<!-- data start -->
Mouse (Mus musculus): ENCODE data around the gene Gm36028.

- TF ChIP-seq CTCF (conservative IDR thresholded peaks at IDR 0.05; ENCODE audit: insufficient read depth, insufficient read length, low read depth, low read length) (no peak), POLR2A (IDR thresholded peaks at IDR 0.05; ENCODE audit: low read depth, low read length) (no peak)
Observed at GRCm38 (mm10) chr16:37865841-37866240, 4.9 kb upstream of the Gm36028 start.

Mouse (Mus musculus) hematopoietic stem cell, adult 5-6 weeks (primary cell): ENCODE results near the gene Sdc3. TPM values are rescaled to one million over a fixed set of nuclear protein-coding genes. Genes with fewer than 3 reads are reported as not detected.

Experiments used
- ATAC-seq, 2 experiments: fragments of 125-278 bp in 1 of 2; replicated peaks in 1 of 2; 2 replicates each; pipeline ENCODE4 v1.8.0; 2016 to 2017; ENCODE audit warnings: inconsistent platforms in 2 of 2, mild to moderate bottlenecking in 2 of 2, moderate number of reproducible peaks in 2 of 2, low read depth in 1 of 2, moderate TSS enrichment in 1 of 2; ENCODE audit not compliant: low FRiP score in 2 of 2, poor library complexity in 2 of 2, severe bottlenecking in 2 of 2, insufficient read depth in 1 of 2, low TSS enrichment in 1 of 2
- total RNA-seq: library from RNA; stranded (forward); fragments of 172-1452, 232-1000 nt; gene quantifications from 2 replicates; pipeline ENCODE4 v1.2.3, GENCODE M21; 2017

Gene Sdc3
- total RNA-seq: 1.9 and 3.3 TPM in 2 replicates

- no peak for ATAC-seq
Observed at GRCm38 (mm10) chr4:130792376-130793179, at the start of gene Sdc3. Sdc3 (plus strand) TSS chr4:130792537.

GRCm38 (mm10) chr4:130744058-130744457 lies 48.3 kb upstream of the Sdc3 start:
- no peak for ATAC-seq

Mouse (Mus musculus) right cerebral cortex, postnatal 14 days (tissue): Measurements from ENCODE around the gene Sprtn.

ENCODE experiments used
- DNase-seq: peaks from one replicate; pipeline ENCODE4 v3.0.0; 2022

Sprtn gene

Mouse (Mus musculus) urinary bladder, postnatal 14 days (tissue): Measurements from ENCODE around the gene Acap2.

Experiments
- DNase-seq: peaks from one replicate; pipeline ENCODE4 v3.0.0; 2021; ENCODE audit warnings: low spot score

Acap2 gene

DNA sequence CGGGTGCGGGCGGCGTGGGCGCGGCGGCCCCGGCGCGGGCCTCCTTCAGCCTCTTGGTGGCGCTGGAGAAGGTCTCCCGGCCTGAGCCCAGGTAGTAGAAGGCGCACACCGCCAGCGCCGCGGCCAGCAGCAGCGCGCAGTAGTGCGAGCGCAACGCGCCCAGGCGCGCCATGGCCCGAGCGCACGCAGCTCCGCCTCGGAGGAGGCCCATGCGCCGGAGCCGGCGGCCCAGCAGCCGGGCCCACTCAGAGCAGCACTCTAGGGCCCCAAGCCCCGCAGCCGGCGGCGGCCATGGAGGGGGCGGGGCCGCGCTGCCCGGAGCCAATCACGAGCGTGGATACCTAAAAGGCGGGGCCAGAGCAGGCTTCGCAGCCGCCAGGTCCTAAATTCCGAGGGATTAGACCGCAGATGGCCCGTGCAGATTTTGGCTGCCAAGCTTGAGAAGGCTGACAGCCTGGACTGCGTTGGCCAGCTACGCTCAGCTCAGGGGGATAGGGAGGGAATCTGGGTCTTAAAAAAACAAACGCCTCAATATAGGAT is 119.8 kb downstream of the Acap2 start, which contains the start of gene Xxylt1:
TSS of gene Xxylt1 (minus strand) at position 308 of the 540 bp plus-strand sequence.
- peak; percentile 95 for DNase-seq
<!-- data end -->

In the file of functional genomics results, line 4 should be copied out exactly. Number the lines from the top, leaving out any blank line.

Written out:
Mouse (Mus musculus) hematopoietic stem cell, adult 5-6 weeks (primary cell): ENCODE results near the gene Sdc3. TPM values are rescaled to one million over a fixed set of nuclear protein-coding genes. Genes with fewer than 3 reads are reported as not detected.